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Economists argue for short-term spending

By Cindy Weiss, CLAS Today

Arthur Wright, professor emeritus of economics: Deficits and the debt are not the immediate problem. Photography by Peter Morenus

Arthur Wright, professor emeritus of economics: Deficits and the debt are not the immediate problem.
Photography by Peter Morenus

In a panel discussion on “Ways Out of This Mess,” five economists in CLAS generally agreed that fiscal policies, not monetary moves by the Federal Reserve, will provide the path out of the nation’s economic slump. Spurring economic growth is more important that worrying about the nation’s debt and deficits, they said.

Getting five economists to agree was itself unlikely, economics department head and professor Metin Cosgel, the moderator, warned at the start of the Nov. 16 public forum.

He asked each of them what they would advise President Barack Obama to do about the economy if they had his undivided attention for ten minutes.

Infrastructure spending, investing in education, and restructuring mortgage debt were among the solutions that several of them offered.

The way out of the economic mess will not be easy or short, said Arthur Wright, economics professor emeritus and co-editor of the department’s Connecticut Economy magazine.

But he said that worrying about debt and deficits is “looking at the problem from the wrong end.” Short-term spending on infrastructure would encourage investors, and reducing a mountain of mortgage debt would allow people to move on with their lives, he said.

Then, a long-term solution must be worked out for the deficit that will include higher taxes and cuts in benefits.

“The longer we postpone it, the worse it will be.”

Restructuring mortgage debt “would be a huge game changer,” said Steven Lanza, editor of The Connecticut Economy. It would free people to spend more and businesses to invest and hire.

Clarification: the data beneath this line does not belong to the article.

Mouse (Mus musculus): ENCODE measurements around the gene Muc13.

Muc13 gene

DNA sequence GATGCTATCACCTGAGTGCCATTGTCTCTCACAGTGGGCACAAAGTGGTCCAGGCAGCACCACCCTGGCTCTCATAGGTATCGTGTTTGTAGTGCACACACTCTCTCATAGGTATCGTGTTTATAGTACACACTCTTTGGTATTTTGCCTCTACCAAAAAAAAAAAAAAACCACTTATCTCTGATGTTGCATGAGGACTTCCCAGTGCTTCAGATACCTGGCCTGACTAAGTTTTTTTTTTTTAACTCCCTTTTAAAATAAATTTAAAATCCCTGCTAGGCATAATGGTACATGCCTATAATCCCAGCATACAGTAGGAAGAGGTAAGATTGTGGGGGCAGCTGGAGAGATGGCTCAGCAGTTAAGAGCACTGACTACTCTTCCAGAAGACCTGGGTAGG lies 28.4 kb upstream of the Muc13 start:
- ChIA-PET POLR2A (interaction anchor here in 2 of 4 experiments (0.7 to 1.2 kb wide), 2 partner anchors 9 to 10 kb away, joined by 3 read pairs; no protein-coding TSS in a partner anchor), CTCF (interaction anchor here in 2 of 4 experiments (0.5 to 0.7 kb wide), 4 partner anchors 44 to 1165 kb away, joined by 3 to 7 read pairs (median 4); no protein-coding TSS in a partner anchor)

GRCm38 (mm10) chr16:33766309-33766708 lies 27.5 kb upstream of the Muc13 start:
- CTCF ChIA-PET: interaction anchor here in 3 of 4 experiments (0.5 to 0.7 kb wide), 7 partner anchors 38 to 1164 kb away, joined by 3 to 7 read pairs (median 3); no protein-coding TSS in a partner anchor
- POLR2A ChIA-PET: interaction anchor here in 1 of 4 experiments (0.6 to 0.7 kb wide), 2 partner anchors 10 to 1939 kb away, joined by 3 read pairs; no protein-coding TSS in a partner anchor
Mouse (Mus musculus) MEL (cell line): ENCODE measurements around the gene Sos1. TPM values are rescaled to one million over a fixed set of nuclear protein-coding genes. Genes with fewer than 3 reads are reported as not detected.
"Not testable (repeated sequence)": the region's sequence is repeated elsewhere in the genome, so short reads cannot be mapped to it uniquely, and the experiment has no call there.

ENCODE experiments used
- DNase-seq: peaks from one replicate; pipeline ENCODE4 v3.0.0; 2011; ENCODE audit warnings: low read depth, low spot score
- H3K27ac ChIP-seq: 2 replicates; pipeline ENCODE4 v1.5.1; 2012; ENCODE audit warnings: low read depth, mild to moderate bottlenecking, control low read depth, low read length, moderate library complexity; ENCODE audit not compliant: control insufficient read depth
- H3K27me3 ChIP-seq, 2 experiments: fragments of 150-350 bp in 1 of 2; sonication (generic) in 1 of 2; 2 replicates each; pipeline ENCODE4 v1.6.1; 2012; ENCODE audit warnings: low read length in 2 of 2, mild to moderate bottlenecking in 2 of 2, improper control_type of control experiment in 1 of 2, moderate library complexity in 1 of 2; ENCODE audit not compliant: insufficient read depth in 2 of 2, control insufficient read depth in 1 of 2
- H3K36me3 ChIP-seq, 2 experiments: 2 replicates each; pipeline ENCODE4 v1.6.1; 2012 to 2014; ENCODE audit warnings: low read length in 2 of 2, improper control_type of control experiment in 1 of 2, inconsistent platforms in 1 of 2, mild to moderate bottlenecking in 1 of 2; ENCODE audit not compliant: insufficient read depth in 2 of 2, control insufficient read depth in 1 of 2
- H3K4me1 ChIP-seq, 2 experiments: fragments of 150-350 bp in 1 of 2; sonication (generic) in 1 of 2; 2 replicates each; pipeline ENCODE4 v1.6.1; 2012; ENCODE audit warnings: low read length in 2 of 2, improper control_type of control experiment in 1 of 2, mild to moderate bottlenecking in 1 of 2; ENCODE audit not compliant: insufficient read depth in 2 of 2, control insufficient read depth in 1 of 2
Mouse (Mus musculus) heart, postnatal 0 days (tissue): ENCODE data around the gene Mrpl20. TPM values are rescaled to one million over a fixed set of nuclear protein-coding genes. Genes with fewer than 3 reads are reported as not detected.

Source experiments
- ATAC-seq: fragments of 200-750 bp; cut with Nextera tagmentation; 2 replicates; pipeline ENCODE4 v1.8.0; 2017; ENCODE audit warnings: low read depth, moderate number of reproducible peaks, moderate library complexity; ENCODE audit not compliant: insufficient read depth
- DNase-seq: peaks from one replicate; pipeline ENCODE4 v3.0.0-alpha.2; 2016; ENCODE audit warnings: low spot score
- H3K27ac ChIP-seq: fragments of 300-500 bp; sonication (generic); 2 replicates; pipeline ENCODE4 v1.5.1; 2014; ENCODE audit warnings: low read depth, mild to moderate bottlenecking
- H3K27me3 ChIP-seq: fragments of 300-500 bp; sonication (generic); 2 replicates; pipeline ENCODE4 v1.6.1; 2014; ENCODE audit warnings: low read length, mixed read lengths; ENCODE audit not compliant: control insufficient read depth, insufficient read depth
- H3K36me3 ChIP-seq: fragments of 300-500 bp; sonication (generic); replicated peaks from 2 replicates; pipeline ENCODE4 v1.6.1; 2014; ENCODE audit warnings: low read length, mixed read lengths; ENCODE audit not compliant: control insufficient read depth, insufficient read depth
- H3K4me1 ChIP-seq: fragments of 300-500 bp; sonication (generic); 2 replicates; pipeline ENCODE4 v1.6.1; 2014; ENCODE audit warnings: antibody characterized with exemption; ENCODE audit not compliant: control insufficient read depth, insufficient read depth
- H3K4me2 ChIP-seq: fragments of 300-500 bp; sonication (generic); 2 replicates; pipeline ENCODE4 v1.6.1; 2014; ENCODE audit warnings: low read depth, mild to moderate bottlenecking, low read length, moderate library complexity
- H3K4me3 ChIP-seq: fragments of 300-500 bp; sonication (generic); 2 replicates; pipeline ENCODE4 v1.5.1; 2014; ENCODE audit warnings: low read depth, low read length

Stephen Ross, professor of economics and an expert on the subprime mortgage market, said that financial reforms so far have fallen short in addressing the mortgage debt problem. There is still no mechanism for monitoring aggregate leveraging in the mortgage market, he noted.

He suggested that a program to ease refinancing for people with negative equity in their homes would be “a great macro-economic stimulus.” It would not solve the foreclosure crisis, however – only time will take care of that, he said.

He warned against dissolving Fannie Mae and Freddie Mac, the government sponsored private housing lenders that are now in conservatorship. “Who in the world is willing to take over their balance sheets? That would cause another Great Depression,” he said.

Lanza compared the nation’s crumbling infrastructure with the Monteith and Arjona buildings, and said the government needs, short-term, to “spend like a drunken sailor” on infrastructure and education, areas that will have long-term benefits and short-term stimulus.

Giving everyone who has been unemployed long-term a federal job was the novel approach proposed by Lanse Minkler, associate professor of economics. He calculated the cost at $308 billion, based on 2009 employment figures, compared with $450 billion, the cost of Obama’s recent stimulus plan, which was rejected by Congress.

Not only would hiring everyone reduce unemployment, but it also would cut federal spending on housing programs and Medicaid, he said.

“It’s at least somewhat feasible,” he said.

Lanse Minkler, associate professor: The federal government should hire all of the unemployed. Photography by Peter Morenus

Lanse Minkler, associate professor: The federal government should hire all of the unemployed.
Photography by Peter Morenus

“We really have to restore economic growth,” said Fred Carstensen, professor of economics and director of the Connecticut Center for Economic Analysis. Infrastructure spending on the nation’s roads and ports would lead to economic paybacks, he said, as would investments in education and in retraining workers in the latest manufacturing technologies.

He also suggested going back to a 1791 Hamiltonian idea, an 8 percent tariff on all imports.

“We are basically back in the Great Depression and we need policies to change that,” he said.

Minkler and Ross argued that despite the state of the economy, the situation of most Americans is not dire. The federal stimulus program was a huge success, Ross said, and standards of living have actually been rising for decades. While there are a lot of things that can be done to help people, “It’s not that bad,” he said.

“There’s a pretty robust world economy – it’s amazing what we’ve survived.”

“As Americans, most of us are very well off,” said Minkler. “Forty percent of the world lives on $2 a day.”

 

And what about the Eurozone economic crisis? Read more


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